author = "Pinz{\'o}n-Rond{\'o}n, {{\'A}ngela Mar{\'i}a} and Paula Aguilera-Otalvaro and Carol Z{\'a}rate-Ardila and Alfonso Hoyos-Mart{\'i}nez",
year = "2016",
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doi = "10.1080/20469047.2015.1109252",
language = "English (US)",
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pages = "84--90",
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Acute respiratory infection in children from developing nations : a multi-level study. / Pinzón-Rondón, Ángela María; Aguilera-Otalvaro, Paula; Zárate-Ardila, Carol; Hoyos-Martínez, Alfonso.

En: Paediatrics and international child health, Vol. 36, N.º 2, 05.2016, p. 84-90.

Resultado de la investigación: Contribución a RevistaArtículo

TY - JOUR

T1 - Acute respiratory infection in children from developing nations

T2 - a multi-level study

AU - Pinzón-Rondón, Ángela María

AU - Aguilera-Otalvaro, Paula

AU - Zárate-Ardila, Carol

AU - Hoyos-Martínez, Alfonso

PY - 2016/5

Y1 - 2016/5

N2 - BACKGROUND: Worldwide, acute respiratory infections (ARI) are the leading cause of death of children under 5 years of age.AIM: To assess the accomplishment of the Millennium Development Goal on under-5 mortality particularly related to ARI in developing countries, and to explore the associations between country characteristics and ARI in children under 5 taking into account child, mother and household attributes.METHODS: The study included a representative sample of 354,633 children under 5 years from 40 developing nations. A multilevel analysis of data from the Demographic and Health Surveys and the World Bank was conducted.RESULTS: The prevalence of ARI was 13%. Country inequalities were associated with the disease - GINI index (95% CI 1.01-1.04). The country's per capita gross domestic product (GDP) (95% CI 1.00-1.01) and health expenditure (95% CI 1.01-1.01) affected the relationship between immunization and ARI, while inequalities influenced the relationship between household wealth (95% CI 0.99-0.99) and the disease. Other factors positively associated with ARI were male gender, low birthweight, working mothers and a high-risk indoor environment. Factors associated with ARI reduction were older children, immunization, breastfeeding for more than 6 months, older maternal age, maternal education and planned pregnancy.CONCLUSIONS: In developing countries, public health campaigns to target ARI should consider the country's macro characteristics. At country level, inequalities but not health expenditure or GDP were associated with the disease and were independent of child, family and household characteristics. The effect of immunization on reducing ARI is greater in countries with a higher GDP and health expenditure. The effect of household wealth on ARI is less in countries with fewer inequalities. Reduction of inequalities is an important measure to decrease ARI in developing countries.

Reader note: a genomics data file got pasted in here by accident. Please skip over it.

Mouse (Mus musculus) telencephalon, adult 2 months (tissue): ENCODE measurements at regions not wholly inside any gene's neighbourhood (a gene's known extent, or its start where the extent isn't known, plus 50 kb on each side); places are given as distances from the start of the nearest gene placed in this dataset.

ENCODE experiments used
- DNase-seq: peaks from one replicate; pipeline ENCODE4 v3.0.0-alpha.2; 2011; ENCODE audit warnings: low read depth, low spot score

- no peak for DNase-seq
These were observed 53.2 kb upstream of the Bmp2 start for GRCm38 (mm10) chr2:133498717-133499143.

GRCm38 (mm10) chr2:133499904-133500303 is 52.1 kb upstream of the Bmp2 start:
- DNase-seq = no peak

AB - BACKGROUND: Worldwide, acute respiratory infections (ARI) are the leading cause of death of children under 5 years of age.AIM: To assess the accomplishment of the Millennium Development Goal on under-5 mortality particularly related to ARI in developing countries, and to explore the associations between country characteristics and ARI in children under 5 taking into account child, mother and household attributes.METHODS: The study included a representative sample of 354,633 children under 5 years from 40 developing nations. A multilevel analysis of data from the Demographic and Health Surveys and the World Bank was conducted.RESULTS: The prevalence of ARI was 13%. Country inequalities were associated with the disease - GINI index (95% CI 1.01-1.04). The country's per capita gross domestic product (GDP) (95% CI 1.00-1.01) and health expenditure (95% CI 1.01-1.01) affected the relationship between immunization and ARI, while inequalities influenced the relationship between household wealth (95% CI 0.99-0.99) and the disease. Other factors positively associated with ARI were male gender, low birthweight, working mothers and a high-risk indoor environment. Factors associated with ARI reduction were older children, immunization, breastfeeding for more than 6 months, older maternal age, maternal education and planned pregnancy.CONCLUSIONS: In developing countries, public health campaigns to target ARI should consider the country's macro characteristics. At country level, inequalities but not health expenditure or GDP were associated with the disease and were independent of child, family and household characteristics. The effect of immunization on reducing ARI is greater in countries with a higher GDP and health expenditure. The effect of household wealth on ARI is less in countries with fewer inequalities. Reduction of inequalities is an important measure to decrease ARI in developing countries.

U2 - 10.1080/20469047.2015.1109252

DO - 10.1080/20469047.2015.1109252

M3 - Article

VL - 36

SP - 84

EP - 90

JO - Paediatrics and international child health

JF - Paediatrics and international child health

SN - 2046-9047

IS - 2

ER -